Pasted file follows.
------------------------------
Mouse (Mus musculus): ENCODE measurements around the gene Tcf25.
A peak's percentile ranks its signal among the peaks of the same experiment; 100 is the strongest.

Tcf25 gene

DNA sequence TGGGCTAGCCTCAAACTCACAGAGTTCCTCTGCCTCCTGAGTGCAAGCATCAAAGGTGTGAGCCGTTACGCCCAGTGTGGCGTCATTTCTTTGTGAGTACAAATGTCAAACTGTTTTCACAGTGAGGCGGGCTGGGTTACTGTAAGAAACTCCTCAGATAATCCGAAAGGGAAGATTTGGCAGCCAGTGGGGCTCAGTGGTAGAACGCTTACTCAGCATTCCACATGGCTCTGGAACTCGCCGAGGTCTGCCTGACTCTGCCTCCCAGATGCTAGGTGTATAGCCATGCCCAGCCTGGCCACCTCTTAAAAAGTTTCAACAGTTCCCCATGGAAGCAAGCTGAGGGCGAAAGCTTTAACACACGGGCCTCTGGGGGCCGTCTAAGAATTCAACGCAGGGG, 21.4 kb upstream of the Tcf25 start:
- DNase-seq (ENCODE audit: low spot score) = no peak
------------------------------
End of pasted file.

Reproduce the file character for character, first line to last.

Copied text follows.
Mouse (Mus musculus): ENCODE measurements around the gene Tcf25.
A peak's percentile ranks its signal among the peaks of the same experiment; 100 is the strongest.

Tcf25 gene

DNA sequence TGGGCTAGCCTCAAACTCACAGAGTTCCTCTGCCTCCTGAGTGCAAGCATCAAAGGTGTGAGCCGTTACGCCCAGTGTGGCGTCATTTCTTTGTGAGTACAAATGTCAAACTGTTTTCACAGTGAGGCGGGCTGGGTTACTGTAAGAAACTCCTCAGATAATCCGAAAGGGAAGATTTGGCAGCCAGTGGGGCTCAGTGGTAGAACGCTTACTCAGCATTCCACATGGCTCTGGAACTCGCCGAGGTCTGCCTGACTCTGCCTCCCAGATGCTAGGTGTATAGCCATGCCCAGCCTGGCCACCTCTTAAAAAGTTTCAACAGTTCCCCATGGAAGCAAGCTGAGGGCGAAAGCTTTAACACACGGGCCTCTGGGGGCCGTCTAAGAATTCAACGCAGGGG, 21.4 kb upstream of the Tcf25 start:
- DNase-seq (ENCODE audit: low spot score) = no peak